Hatice Akarsu, Anne M. Liljander, Anna Lacasta, Paul Ssajjakambwe, Isabelle Brodard, Jérémy D. R. Cherbuin, Sergi Torres-Puig, Vincent Perreten, Peter Kuhnert, Fabien Labroussaa, Joerg Jores

Canine Staphylococcaceae circulating in a Kenyan animal shelter

  • Infectious Diseases
  • Cell Biology
  • Microbiology (medical)
  • Genetics
  • General Immunology and Microbiology
  • Ecology
  • Physiology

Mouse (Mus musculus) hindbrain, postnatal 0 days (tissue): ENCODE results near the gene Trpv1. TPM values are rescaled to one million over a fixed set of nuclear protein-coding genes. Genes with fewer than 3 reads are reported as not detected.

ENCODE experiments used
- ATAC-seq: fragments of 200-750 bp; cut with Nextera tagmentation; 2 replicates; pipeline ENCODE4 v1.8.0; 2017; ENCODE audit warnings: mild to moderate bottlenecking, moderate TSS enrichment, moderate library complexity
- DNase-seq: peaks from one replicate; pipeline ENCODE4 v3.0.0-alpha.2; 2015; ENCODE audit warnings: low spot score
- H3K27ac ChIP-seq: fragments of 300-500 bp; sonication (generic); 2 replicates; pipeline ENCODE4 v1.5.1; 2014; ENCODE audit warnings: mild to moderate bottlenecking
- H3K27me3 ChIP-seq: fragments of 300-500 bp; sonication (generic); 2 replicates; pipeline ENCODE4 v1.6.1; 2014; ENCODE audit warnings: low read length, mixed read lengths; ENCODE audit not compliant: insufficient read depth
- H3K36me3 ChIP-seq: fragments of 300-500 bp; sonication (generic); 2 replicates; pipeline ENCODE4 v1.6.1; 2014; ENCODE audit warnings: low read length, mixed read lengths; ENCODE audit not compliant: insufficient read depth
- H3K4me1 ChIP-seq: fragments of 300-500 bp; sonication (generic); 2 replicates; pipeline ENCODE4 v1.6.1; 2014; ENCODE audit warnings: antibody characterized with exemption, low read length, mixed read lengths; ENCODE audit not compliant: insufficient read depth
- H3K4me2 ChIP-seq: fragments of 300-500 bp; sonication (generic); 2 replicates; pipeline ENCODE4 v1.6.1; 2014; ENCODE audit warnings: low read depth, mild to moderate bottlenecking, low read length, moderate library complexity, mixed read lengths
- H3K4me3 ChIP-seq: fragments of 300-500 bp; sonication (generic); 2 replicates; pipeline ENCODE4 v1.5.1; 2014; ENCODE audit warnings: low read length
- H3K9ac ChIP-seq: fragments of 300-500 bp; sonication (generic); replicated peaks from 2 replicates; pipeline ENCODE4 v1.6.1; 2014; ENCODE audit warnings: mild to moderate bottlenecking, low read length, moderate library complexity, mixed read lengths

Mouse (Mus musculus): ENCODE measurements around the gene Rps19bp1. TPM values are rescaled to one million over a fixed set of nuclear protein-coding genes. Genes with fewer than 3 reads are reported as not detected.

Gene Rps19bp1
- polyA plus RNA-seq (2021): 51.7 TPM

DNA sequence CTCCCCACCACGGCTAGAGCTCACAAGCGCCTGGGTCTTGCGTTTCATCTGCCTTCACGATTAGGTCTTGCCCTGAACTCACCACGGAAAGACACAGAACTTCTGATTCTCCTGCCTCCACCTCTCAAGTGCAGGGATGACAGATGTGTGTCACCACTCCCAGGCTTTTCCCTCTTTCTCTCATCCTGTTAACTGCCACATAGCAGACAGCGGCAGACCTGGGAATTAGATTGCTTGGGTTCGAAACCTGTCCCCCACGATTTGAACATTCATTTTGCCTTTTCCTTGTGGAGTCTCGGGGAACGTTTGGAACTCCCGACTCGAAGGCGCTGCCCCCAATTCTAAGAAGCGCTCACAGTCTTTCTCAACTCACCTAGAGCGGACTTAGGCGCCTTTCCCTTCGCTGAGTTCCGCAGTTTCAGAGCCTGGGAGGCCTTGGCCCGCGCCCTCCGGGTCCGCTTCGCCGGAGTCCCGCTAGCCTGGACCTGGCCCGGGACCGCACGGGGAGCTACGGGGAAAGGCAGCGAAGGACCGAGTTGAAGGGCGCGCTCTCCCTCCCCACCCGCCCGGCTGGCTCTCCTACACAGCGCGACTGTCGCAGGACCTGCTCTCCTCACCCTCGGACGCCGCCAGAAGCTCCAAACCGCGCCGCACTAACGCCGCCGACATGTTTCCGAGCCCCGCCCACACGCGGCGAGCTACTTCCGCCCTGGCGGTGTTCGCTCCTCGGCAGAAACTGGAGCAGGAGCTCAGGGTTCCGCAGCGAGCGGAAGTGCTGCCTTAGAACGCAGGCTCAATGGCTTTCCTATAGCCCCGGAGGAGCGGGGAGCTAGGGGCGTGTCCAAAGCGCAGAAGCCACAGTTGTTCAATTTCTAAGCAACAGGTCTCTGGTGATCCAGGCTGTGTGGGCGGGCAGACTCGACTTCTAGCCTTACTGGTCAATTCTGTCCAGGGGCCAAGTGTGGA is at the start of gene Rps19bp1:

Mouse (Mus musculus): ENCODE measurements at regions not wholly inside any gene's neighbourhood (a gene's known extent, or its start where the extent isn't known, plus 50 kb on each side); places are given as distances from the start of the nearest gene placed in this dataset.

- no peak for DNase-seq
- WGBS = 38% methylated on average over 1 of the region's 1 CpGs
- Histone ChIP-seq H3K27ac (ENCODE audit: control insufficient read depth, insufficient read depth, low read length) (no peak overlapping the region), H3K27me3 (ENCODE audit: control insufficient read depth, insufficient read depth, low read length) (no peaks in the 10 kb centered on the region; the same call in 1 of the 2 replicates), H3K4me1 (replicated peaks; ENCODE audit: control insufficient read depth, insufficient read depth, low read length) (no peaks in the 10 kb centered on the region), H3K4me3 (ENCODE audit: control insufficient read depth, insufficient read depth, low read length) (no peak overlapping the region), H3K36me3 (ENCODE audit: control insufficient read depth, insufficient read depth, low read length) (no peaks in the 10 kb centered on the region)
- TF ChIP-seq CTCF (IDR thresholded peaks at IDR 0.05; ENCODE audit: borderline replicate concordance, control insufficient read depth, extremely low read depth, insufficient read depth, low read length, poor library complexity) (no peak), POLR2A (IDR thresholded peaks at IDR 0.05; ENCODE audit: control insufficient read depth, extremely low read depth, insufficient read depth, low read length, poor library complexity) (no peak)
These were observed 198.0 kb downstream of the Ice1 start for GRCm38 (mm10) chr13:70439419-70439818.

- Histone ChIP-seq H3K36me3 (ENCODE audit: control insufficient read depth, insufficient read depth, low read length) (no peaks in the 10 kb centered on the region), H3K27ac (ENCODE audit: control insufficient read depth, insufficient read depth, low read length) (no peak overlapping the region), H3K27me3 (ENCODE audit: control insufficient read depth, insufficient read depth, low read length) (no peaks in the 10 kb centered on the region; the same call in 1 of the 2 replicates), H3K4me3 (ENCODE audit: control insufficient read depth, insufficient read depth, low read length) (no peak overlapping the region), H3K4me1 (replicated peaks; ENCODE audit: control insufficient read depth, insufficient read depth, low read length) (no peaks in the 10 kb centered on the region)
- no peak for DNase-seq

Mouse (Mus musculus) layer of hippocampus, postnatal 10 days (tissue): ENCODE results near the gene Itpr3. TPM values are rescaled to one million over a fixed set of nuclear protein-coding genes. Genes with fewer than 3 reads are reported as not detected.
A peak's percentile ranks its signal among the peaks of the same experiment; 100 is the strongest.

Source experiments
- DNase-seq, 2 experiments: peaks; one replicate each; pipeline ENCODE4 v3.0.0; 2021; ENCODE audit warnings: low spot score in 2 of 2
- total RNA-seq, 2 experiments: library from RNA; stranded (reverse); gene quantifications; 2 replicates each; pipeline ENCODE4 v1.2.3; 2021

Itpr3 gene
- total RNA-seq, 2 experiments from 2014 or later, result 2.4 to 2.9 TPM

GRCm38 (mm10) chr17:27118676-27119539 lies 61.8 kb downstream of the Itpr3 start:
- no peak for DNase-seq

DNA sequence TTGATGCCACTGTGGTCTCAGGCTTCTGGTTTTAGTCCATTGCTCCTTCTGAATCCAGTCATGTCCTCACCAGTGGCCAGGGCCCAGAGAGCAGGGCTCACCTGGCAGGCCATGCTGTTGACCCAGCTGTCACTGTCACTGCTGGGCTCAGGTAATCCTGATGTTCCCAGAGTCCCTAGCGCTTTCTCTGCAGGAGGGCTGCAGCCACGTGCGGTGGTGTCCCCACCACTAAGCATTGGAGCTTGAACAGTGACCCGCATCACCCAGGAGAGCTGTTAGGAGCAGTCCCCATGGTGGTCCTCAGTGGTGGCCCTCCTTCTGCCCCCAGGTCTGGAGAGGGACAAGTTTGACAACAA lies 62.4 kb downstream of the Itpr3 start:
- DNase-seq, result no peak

ABSTRACT Animal shelters, especially in resource-poor countries, bring together pets from different regions and with different backgrounds. The crowding of such animals often results in infectious diseases, such as respiratory infections. This study characterized Staphylococcaceae from diseased and apparently healthy dogs housed in an animal shelter in Kenya, to determine their antibiotic resistance profiles, their genetic relatedness, and the presence of dominant clones. Therefore, bacteria were collected from all 167 dogs present in the shelter in June 2015 and screened for Staphylococcaceae using standard cultivation techniques. In all, 92 strains were isolated from 85 dogs and subsequently sequenced by PacBio long-read sequencing. Strains encompassed nine validated species, while S. aureus ( n = 47), S. pseudintermedius ( n = 21), and Mammaliicoccus (M.) sciuri ( n = 16) were the three most dominant species. Two S . aureus clones of ST15 (CC15) and ST1292 (CC1) were isolated from 7 and 37 dogs, respectively. All 92 strains isolated were tested for their antimicrobial susceptibility by determining the minimum inhibitory concentrations. In all, 86 strains had resistance-associated minimal inhibitory concentrations to at least one of the following antimicrobials: tetracycline, benzylpenicillin, oxacillin, erythromycin, clindamycin, trimethoprim, kanamycin/gentamicin, or streptomycin. Many virulence-encoding genes were detected in the S. aureus strains, other Staphylococcaceae contained a different set of homologs of such genes. The presence of mobile genetic elements, such as plasmids and prophages, known to facilitate the dissemination of virulence- and resistance-encoding genes, was also assessed. The unsuspected high presence of two S . aureus clones in about 50% of dogs suggests dissemination within the shelter and a human source. IMPORTANCE Microbiological data from sub-Saharan Africa are scarce compared to data from North America, Europe, or Asia, and data derived from dogs, the man’s best friend, kept in sub-Saharan Africa are largely missing. This work presents data on Staphylococcaceae mainly isolated from the nasal cavity of dogs stationed at a Kenyan shelter in 2015. We characterized 92 strains isolated from 85 dogs, diseased and apparently healthy ones. The strains isolated covered nine validated species and we determined their phenotypic resistance and characterized their complete genomes. Interestingly, Staphylococcus aureus of two predominant genetic lineages, likely to be acquired from humans, colonized many dogs. We also detected 15 novel sequence types of Mammaliicoccus sciuri and S. pseudintermedius indicating sub-Saharan-specific phylogenetic lineages. The data presented are baseline data that guide antimicrobial treatment for dogs in the region.

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